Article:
A Place for Wonder: Reading and Writing Nonfiction in the Primary Grades

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Stenhouse Publishers, 2009 - Education - 178 pages
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In A Place for Wonder, Georgia Heard and Jennifer McDonough discuss how to create "a landscape of wonder," a primary classroom where curiosity, creativity, and exploration are encouraged. For it is these characteristics, the authors write, that develop intelligent, inquiring, life-long learners.

The authors' research shows that many primary grade state standards encourage teaching for understanding, critical thinking, creativity, and question asking, and promote the development of children who have the attributes of inventiveness, curiosity, engagement, imagination, and creativity. With these goals in mind, Georgia and Jennifer provide teachers with numerous, practical ways--setting up "wonder centers," gathering data though senses, teaching nonfiction craft--they can create a classroom environment where student's questions and observations are part of daily work. 
 
They also present a step-by-step guide to planning a nonfiction reading and writing unit of study--creating a nonfiction book, which includes creating a table of contents, writing focused chapters, using "wow" words, and developing point of view. A Place for Wonder will help teachers reclaim their classrooms as a place where true learning is the norm.
 

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FABULOUS!!!! Easy to read, real life info, great doable ideas, so glad I found it, wish every primary teacher would read it.

Contents

Creating a Wonder World Centers Projects and Clubs
7
Nonfiction Writing from the Heart
57
Nonfiction Research Wonder Writing
79
Appendix
155
Resources
169
Bibliography
175
Copyright

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About the author (2009)

Georgia Heard is a nationally and internationally known leader in the field of teaching writing. She was one of the first staff developers at the Teachers College Reading and Writing Project in New York, and for the past twenty-five years has visited schools and spoken at conferences throughout the United States, Canada, and Southeast Asia.Georgia received her bachelor's degree in history from American University and her master of fine arts degree in writing from Columbia University."My mother was the librarian at my school, so I always spent time in the library," Georgia remembers. "When I went to Columbia University to study writing I realized what a gift it would be to be able to help other writers."She says that she enjoys helping other people find their writing voice, especially children who are curious about how the world works.Georgia lives innbsp;Singer Island, Florida, with her husband and son. "Moving from NYC to Florida was a transition but now I live on the ocean and we are finally settling in. We walk every morning and evening on the beach where we keep an eye out for hatchling turtles and ghost crabs. We frequently kayak and swim, and try to avoid hurricanes.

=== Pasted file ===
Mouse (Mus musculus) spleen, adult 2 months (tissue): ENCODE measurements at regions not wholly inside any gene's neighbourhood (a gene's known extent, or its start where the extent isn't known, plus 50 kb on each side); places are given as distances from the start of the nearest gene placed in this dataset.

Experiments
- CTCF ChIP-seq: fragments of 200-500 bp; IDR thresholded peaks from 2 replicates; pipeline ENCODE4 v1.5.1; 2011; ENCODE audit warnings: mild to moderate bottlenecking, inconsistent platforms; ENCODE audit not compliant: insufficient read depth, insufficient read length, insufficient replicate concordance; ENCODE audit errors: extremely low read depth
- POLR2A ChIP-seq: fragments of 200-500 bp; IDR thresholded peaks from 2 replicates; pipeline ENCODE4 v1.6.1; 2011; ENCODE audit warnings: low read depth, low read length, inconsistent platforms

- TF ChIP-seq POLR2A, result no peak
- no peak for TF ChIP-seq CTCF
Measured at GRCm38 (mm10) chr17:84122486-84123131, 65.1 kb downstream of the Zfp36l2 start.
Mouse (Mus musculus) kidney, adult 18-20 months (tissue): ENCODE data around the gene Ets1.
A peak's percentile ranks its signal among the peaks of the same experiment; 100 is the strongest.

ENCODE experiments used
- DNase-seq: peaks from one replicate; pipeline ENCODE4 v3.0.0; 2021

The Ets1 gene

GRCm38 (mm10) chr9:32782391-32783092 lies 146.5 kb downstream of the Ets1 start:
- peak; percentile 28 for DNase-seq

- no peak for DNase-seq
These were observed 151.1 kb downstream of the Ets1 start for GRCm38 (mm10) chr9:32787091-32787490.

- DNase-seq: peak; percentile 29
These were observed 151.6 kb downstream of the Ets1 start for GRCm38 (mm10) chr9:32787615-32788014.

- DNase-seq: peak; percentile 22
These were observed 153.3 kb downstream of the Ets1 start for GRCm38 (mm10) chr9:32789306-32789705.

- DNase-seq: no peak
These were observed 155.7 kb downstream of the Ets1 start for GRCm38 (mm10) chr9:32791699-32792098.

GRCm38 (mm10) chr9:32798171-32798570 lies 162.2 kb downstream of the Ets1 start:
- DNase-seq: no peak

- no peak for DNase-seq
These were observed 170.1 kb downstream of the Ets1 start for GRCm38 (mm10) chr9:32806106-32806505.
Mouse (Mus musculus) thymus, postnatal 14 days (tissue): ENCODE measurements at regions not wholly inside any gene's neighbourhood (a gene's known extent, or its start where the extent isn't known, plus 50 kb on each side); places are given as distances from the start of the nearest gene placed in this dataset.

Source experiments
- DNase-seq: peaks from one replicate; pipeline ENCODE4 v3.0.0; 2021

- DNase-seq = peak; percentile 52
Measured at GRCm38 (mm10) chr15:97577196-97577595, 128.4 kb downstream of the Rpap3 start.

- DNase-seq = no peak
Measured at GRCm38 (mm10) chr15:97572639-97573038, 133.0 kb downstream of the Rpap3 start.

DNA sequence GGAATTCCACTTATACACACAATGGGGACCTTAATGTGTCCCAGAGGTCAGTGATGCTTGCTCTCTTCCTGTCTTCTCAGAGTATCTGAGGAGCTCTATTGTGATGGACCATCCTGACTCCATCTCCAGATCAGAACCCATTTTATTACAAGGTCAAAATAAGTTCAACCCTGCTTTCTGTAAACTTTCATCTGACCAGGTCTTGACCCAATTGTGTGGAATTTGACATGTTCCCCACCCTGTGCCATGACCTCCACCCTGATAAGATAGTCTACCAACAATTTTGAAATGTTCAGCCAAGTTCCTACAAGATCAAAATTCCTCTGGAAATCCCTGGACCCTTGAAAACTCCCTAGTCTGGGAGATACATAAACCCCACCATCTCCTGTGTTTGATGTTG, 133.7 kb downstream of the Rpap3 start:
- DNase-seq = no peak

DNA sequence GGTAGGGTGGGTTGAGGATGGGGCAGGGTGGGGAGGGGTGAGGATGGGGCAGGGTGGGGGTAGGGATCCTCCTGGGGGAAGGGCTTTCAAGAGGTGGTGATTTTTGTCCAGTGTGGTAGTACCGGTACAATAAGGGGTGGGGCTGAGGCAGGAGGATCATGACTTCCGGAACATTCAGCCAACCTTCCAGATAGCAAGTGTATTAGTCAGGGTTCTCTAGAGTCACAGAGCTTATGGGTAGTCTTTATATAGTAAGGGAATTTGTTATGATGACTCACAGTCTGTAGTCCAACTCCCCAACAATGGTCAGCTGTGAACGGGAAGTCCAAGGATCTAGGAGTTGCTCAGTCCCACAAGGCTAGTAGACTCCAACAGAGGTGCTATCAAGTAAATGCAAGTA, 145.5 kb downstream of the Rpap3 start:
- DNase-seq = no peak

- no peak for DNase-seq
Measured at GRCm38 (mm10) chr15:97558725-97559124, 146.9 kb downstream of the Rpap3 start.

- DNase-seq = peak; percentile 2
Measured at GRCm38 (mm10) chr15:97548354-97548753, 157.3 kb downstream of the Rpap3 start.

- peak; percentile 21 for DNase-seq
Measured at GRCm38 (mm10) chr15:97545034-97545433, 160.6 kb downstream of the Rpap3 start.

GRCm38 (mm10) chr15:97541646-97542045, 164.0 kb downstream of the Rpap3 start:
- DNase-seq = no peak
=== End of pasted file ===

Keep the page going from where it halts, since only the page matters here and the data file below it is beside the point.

Jen McDonough is a first-grade teacher and literacy coach at the Benjamin School in North Palm Beach, Florida. She has taught first grade and kindergarten for ten years and has been a part of literacy training for teachers for more than three years.She received her bachelor's degree from Western Michigan University and her master's degree from Florida Atlantic University."Teaching found me," Jen says. "My goal was to work with kids because I knew that I connected well with them and they responded to me in a positive way. I studied speech pathology but had a hard time getting into graduate school, so I started teaching and haven't looked back."Jen says that she especially loves the process of getting to know kids and watching them become amazing readers and writers. "The kids' enthusiasm for the world around them keeps me in awe of the natural world and curious. This is one of the only jobs I know where you go to work and someone is constantly telling you how special you are. It's a good place to be!"Of working with Georgia Heard on their book, Jen says she feels lucky "to ride on the greatness of Georgia Heard. She taught me how to be patient, work hard, revise, and create deadlines so writing was actually completed. Georgia taught me that teachers have really good ideas and that anyone can write a book if they believe in what they have to say and are dedicated to getting it on paper.

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